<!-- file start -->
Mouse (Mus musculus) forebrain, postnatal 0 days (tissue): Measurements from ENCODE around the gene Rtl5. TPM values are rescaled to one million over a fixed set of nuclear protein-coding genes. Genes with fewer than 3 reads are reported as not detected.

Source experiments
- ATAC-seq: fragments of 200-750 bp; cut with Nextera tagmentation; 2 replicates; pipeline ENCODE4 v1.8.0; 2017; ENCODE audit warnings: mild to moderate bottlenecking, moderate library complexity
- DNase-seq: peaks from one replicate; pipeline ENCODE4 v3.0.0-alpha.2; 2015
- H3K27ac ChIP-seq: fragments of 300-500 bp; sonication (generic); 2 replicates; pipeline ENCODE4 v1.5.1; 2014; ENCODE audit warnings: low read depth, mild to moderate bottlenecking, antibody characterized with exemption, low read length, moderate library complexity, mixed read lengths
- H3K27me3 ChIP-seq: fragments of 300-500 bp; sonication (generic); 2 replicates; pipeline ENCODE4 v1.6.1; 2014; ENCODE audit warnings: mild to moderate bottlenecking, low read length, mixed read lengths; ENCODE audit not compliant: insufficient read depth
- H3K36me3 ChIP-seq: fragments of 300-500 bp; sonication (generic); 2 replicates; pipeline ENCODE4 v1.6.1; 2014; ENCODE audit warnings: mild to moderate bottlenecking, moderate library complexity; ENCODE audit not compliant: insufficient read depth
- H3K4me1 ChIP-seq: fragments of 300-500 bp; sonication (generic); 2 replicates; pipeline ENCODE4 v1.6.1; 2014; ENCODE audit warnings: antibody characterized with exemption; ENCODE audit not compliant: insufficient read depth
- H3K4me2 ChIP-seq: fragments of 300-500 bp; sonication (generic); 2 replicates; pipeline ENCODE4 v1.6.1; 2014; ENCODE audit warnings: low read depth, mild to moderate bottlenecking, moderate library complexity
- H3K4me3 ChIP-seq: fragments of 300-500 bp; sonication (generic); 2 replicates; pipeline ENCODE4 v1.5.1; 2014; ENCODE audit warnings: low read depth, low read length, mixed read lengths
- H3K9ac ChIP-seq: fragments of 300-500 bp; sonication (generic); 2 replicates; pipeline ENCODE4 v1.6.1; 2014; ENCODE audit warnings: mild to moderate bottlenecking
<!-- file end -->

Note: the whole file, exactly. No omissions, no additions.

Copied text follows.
Mouse (Mus musculus) forebrain, postnatal 0 days (tissue): Measurements from ENCODE around the gene Rtl5. TPM values are rescaled to one million over a fixed set of nuclear protein-coding genes. Genes with fewer than 3 reads are reported as not detected.

Source experiments
- ATAC-seq: fragments of 200-750 bp; cut with Nextera tagmentation; 2 replicates; pipeline ENCODE4 v1.8.0; 2017; ENCODE audit warnings: mild to moderate bottlenecking, moderate library complexity
- DNase-seq: peaks from one replicate; pipeline ENCODE4 v3.0.0-alpha.2; 2015
- H3K27ac ChIP-seq: fragments of 300-500 bp; sonication (generic); 2 replicates; pipeline ENCODE4 v1.5.1; 2014; ENCODE audit warnings: low read depth, mild to moderate bottlenecking, antibody characterized with exemption, low read length, moderate library complexity, mixed read lengths
- H3K27me3 ChIP-seq: fragments of 300-500 bp; sonication (generic); 2 replicates; pipeline ENCODE4 v1.6.1; 2014; ENCODE audit warnings: mild to moderate bottlenecking, low read length, mixed read lengths; ENCODE audit not compliant: insufficient read depth
- H3K36me3 ChIP-seq: fragments of 300-500 bp; sonication (generic); 2 replicates; pipeline ENCODE4 v1.6.1; 2014; ENCODE audit warnings: mild to moderate bottlenecking, moderate library complexity; ENCODE audit not compliant: insufficient read depth
- H3K4me1 ChIP-seq: fragments of 300-500 bp; sonication (generic); 2 replicates; pipeline ENCODE4 v1.6.1; 2014; ENCODE audit warnings: antibody characterized with exemption; ENCODE audit not compliant: insufficient read depth
- H3K4me2 ChIP-seq: fragments of 300-500 bp; sonication (generic); 2 replicates; pipeline ENCODE4 v1.6.1; 2014; ENCODE audit warnings: low read depth, mild to moderate bottlenecking, moderate library complexity
- H3K4me3 ChIP-seq: fragments of 300-500 bp; sonication (generic); 2 replicates; pipeline ENCODE4 v1.5.1; 2014; ENCODE audit warnings: low read depth, low read length, mixed read lengths
- H3K9ac ChIP-seq: fragments of 300-500 bp; sonication (generic); 2 replicates; pipeline ENCODE4 v1.6.1; 2014; ENCODE audit warnings: mild to moderate bottlenecking